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The UCSD Guardian

The Student News Site of University of California - San Diego

The UCSD Guardian

The Student News Site of University of California - San Diego

The UCSD Guardian

International break: Too many games or a gleaming opportunity?

Photo+by+Fauzan+Saari+on+Unsplash
Photo by Fauzan Saari on Unsplash

November’s international break in world football has officially come to a close, but unfortunately, many players and nations failed to come out of it unscathed. From the plethora of injuries to the buildup of games, the question of whether the amount of matches in a season is too many has cropped up.

 

The international break refers to a chunk of time in the season where players from all around the globe are called up to represent their country. The FIFA International Calendar is an outline agreed upon between the Fédération Internationale de Football Association, the six continental football confederations, the European Club Association, and the Fédération Internationale des Associations de Footballeurs Professionnels, which implement these said international breaks into every footballing season.

 

Often, these worldwide games are responsible for determining the final line-up of contestants for the FIFA World Cup, the quadrennial tournament dubbed “the biggest sporting event in the world.” International breaks are also used to host qualification matches for the major continental tournaments, sponsored by each respective confederation: the Asian Cup (AFC), the Africa Cup of Nations (CAF), the Gold Cup (CONCACAF), Copa América (CONMEBOL), the Nations Cup (OFC), and the European Football Championship (UEFA).

 

For the top stars of the sport, these breaks and their implementation into the football calendar have contributed to numerous injuries for clubs and countries alike. The FIFA Calendar installed five separate international breaks into the 2023–24 season, and the travel time, training camps, and strenuous matches which come with fulfilling international duty is piled on top of the existing travel time, training camps, and strenuous matches of club football. 

 

When it comes to the top clubs in the top national leagues, club duties are not limited to domestic league matches. For instance, the top three tiers of clubs of Europe would partake in one of three UEFA yearly tournaments: Champions League (tier 1), Europa League (tier 2), or the European Conference League (tier 3). 

 

The typical schedule of a top tier player is already packed as is, and international matches only fill their schedules up to the very brim. Unfortunately for the stars of the footballing world, a call-up from their country is just as much of a strain as it is an honor. Often dubbed as the “FIFA Virus,” players often come back from international duty with signs of fatigue and weakened condition. At best, players look to simply be out of form or playing with less energy. At worst, players come back with career-impacting injuries. 

 

This past week acted as the third international break in a span of just three months, and major footballing clubs such as FC Barcelona, Real Madrid, Manchester City, Manchester United, and Paris Saint Germain have all been hit with at least one injury. With talks of the World Cup and the UEFA yearly competitions expanding their tournaments and extending the number of games played, the “virus” has no intention of being contained any time soon.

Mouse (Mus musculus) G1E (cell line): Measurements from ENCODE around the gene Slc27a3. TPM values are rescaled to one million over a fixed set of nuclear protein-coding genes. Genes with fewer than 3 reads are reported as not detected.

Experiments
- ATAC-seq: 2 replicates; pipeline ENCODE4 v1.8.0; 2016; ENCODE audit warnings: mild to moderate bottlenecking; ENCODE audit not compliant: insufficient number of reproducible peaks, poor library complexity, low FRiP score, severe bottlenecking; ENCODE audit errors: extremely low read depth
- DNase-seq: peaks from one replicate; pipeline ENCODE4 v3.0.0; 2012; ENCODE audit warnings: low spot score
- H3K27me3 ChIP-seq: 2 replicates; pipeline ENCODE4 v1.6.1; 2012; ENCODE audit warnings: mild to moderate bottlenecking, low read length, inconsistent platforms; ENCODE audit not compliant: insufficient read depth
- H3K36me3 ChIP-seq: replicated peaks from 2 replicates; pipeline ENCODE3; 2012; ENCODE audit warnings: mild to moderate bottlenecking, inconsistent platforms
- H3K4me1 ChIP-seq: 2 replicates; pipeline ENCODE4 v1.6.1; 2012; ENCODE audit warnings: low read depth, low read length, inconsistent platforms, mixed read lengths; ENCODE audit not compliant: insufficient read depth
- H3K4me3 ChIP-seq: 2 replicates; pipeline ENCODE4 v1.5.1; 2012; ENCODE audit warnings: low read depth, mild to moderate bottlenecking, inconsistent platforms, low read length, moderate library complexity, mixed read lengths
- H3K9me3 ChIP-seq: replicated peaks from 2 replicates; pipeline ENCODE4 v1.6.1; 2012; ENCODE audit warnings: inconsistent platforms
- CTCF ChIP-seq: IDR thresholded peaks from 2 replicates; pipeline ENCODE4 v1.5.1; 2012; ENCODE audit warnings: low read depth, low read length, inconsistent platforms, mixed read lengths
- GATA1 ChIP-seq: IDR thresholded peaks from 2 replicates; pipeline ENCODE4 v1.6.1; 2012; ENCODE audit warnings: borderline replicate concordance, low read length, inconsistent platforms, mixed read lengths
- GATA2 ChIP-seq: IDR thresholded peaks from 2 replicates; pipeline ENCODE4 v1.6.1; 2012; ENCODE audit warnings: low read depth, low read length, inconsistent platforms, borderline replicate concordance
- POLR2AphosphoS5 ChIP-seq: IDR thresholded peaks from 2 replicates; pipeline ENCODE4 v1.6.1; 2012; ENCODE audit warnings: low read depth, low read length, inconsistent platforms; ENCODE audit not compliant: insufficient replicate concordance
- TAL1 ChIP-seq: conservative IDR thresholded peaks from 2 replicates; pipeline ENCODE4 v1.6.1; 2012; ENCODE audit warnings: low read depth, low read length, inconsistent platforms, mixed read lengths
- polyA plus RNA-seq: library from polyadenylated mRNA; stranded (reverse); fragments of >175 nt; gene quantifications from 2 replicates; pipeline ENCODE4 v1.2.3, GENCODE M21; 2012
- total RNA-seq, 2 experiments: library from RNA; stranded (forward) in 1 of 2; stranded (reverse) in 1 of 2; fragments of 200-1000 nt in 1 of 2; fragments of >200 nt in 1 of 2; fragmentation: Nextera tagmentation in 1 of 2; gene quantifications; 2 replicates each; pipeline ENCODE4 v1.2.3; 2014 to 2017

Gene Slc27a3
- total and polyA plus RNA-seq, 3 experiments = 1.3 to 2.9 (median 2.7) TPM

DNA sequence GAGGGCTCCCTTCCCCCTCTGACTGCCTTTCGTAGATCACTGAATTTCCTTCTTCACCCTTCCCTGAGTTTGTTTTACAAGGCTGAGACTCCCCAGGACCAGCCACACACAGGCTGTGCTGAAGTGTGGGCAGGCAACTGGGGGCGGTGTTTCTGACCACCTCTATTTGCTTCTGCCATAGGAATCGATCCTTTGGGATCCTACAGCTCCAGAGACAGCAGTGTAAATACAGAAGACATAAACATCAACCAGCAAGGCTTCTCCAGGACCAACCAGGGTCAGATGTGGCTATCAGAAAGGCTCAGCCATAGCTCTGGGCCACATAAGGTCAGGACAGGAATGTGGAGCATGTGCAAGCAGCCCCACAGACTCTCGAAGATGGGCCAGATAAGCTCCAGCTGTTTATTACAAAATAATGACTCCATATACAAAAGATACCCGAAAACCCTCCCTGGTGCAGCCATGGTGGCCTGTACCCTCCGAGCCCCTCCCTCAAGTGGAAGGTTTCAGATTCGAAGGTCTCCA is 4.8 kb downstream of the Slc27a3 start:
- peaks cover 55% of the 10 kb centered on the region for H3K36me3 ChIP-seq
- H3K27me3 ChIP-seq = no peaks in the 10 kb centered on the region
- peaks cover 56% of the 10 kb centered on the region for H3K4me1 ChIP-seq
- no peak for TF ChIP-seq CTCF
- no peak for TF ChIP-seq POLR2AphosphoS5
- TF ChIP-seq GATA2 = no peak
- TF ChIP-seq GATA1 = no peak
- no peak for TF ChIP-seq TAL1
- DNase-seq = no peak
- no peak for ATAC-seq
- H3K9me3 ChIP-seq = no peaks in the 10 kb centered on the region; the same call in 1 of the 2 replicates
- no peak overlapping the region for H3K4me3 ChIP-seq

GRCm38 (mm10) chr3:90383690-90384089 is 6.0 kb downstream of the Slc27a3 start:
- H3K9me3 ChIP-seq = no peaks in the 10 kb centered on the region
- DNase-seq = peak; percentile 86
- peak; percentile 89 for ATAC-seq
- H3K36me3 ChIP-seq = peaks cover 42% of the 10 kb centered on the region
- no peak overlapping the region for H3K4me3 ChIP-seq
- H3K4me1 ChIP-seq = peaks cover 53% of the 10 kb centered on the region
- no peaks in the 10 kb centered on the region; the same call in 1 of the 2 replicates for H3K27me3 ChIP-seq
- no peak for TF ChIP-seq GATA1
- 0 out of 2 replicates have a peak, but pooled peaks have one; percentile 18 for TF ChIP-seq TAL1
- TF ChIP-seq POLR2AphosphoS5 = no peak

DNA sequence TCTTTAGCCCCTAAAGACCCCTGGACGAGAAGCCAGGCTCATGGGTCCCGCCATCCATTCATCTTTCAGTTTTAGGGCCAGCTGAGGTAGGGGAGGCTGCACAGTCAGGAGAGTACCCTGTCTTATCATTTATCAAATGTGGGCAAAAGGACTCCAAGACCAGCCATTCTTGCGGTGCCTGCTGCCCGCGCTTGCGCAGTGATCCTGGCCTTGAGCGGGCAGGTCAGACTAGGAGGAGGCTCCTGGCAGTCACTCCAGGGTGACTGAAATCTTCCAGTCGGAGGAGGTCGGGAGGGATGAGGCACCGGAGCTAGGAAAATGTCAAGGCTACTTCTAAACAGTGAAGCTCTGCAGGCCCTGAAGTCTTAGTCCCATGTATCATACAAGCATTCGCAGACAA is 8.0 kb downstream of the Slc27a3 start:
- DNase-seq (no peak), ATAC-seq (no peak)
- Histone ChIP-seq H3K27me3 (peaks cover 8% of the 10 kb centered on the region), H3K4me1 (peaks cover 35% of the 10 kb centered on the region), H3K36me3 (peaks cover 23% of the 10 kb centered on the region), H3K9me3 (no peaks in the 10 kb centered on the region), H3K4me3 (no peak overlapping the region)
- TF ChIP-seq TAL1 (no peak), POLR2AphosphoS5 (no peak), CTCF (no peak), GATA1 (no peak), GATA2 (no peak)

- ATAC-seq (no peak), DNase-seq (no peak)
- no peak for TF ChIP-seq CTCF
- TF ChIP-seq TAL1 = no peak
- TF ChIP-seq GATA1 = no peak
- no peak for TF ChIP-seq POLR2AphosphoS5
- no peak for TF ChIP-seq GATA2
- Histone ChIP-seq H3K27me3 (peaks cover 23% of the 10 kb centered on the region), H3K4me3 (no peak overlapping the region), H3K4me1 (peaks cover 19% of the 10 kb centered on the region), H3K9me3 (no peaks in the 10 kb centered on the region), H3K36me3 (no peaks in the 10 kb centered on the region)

One injury which caused uproar amongst fans of the club was the injury to Gavi of FC Barcelona. At just 19 years old, Gavi sustained a season-ending knee injury to his anterior cruciate ligament and meniscus in a Euros qualifier match against Georgia. The Spanish National Team had already qualified for UEFA 2024 Euros leading up to this match, allowing for manager Luis de la Fuente to practice flexibility in selecting his starting lineups. Gavi was just one of two players to start for both qualifier games during the November 2023 break as well as a consistent solution to his own club’s injury problem. 

 

Gavi’s situation shone a heated spotlight on the people behind the Real Federación Española de Fútbol, FIFA, UEFA, and FC Barcelona, who allowed a young and promising prospect like Gavi to sustain a severe injury. With de la Fuente referencing Gavi’s fiery passion on the pitch the night before the tragic injury — stating that the best players never choose to sit out of a game — many supporters of Gavi were angered at the manager’s lack of care for the 19-year-old midfielder as well as the federation’s lack of accountability.

 

For some players, the international calendar acts as their main source of playing time. As of 2023, FIFA has 207 nations registered into their system, and at the bottom of the table lies the homey Italian enclave known as San Marino. San Marino’s roster resembles more of one’s local neighborhood than a football squad, with many players working standard jobs by day and playing street ball together by night. 

 

To this day, San Marino has yet to register a competitive win under FIFA, with a 1-0 friendly win versus Liechtenstein standing as the sole victory for the underdog squad. Nonetheless, the San Marino National Team has a special place in the hearts of the football community, and the international calendar acts as a dream stage for this small nation.

 

It is up to the organizations in power to support their players and maintain safety and stability in their footballing careers. To play for a badge or a flag means playing with heart, and it is on the league runners and confederations to not take advantage of said heart.

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